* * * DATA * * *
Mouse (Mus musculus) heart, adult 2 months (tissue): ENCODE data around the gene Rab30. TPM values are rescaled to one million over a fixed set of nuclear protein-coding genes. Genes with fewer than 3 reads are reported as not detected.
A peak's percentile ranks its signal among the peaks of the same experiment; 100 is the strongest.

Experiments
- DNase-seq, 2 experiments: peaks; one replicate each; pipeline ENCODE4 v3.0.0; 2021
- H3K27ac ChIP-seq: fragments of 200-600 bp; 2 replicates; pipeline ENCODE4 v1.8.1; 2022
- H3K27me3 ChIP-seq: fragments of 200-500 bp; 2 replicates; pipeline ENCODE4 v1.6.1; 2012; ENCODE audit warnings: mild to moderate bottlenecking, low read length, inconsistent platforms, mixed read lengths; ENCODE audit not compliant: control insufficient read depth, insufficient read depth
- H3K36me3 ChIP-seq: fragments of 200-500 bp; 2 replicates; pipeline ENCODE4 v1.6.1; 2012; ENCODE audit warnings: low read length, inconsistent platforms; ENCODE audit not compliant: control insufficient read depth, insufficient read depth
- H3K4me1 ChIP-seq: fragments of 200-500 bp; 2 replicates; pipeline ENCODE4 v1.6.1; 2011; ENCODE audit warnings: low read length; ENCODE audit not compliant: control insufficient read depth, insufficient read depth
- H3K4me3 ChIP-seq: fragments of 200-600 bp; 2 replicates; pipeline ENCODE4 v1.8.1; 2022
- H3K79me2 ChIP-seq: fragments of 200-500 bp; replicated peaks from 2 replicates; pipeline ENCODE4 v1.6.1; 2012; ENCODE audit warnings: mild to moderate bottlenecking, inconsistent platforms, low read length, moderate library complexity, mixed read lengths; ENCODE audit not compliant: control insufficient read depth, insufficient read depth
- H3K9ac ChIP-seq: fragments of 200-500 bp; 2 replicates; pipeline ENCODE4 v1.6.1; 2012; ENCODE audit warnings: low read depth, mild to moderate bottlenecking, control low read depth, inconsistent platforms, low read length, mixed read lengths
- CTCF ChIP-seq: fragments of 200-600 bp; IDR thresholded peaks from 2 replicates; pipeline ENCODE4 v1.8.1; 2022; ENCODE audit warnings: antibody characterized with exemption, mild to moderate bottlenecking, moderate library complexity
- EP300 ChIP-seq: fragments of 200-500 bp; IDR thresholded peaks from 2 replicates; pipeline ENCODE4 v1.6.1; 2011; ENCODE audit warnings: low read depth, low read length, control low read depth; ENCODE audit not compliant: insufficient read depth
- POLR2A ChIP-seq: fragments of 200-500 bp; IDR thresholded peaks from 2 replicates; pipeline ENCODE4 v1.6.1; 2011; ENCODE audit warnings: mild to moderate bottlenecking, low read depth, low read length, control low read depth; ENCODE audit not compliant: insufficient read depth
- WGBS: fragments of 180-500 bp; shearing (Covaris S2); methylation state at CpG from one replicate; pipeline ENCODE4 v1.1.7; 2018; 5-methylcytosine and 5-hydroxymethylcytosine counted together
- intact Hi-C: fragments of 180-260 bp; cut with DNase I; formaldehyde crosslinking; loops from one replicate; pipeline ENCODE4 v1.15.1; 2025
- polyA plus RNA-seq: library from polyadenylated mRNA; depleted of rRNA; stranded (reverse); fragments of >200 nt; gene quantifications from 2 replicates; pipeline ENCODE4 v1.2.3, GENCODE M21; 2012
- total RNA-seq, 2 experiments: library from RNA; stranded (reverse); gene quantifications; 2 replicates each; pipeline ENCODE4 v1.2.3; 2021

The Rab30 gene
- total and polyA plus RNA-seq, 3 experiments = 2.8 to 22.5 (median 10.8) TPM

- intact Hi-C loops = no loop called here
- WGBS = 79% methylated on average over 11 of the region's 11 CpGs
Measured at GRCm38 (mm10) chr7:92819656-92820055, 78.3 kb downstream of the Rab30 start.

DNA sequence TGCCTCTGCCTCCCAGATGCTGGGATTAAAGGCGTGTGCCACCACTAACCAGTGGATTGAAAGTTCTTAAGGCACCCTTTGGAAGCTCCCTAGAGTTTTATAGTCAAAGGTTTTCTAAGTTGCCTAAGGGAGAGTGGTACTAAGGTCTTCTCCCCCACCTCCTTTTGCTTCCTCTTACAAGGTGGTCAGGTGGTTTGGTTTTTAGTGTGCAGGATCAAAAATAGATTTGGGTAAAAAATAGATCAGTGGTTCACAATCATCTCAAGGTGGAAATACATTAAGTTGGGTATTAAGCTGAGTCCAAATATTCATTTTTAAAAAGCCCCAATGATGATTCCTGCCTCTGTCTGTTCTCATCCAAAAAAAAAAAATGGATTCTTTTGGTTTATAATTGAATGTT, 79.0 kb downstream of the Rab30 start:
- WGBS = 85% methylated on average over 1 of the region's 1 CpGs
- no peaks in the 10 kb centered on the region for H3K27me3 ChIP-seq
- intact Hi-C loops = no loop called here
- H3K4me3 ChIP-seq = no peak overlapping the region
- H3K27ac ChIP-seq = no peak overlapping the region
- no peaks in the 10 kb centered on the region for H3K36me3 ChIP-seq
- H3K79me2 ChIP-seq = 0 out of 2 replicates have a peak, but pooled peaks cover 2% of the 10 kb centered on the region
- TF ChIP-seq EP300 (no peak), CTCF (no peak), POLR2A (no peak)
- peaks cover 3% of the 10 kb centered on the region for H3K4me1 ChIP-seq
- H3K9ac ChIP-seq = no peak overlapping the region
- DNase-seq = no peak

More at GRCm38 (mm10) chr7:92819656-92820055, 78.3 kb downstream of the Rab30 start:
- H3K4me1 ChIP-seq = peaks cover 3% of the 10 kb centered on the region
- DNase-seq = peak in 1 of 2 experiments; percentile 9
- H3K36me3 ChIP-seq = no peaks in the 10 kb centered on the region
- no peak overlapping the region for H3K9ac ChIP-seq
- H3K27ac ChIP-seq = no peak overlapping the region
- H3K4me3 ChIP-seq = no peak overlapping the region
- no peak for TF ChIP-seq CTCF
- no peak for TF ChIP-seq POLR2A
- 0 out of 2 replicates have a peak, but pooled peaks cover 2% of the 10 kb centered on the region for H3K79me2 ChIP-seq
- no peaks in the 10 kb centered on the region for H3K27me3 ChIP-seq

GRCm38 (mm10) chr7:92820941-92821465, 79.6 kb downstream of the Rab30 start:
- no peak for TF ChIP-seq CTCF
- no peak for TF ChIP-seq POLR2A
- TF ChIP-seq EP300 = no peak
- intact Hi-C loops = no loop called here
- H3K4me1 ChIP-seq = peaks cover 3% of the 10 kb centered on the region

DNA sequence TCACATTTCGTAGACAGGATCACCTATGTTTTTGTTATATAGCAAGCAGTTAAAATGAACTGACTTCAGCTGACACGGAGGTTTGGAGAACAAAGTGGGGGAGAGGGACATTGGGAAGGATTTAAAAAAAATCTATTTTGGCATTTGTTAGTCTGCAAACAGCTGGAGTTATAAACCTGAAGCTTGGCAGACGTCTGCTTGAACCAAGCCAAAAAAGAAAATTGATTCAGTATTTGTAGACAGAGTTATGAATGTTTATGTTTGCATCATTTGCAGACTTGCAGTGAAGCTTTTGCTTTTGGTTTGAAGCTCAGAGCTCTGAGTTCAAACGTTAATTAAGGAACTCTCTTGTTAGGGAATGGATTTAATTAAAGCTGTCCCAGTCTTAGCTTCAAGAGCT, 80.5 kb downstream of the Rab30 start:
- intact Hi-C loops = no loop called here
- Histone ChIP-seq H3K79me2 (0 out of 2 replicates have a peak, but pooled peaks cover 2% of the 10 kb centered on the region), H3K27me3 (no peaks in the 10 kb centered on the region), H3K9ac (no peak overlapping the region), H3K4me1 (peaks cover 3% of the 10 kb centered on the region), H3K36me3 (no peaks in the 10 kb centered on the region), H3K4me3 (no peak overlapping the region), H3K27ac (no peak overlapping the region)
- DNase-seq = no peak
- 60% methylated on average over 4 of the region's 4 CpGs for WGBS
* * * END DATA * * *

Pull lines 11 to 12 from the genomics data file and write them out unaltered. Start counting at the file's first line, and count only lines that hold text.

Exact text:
- H3K9ac ChIP-seq: fragments of 200-500 bp; 2 replicates; pipeline ENCODE4 v1.6.1; 2012; ENCODE audit warnings: low read depth, mild to moderate bottlenecking, control low read depth, inconsistent platforms, low read length, mixed read lengths
- CTCF ChIP-seq: fragments of 200-600 bp; IDR thresholded peaks from 2 replicates; pipeline ENCODE4 v1.8.1; 2022; ENCODE audit warnings: antibody characterized with exemption, mild to moderate bottlenecking, moderate library complexity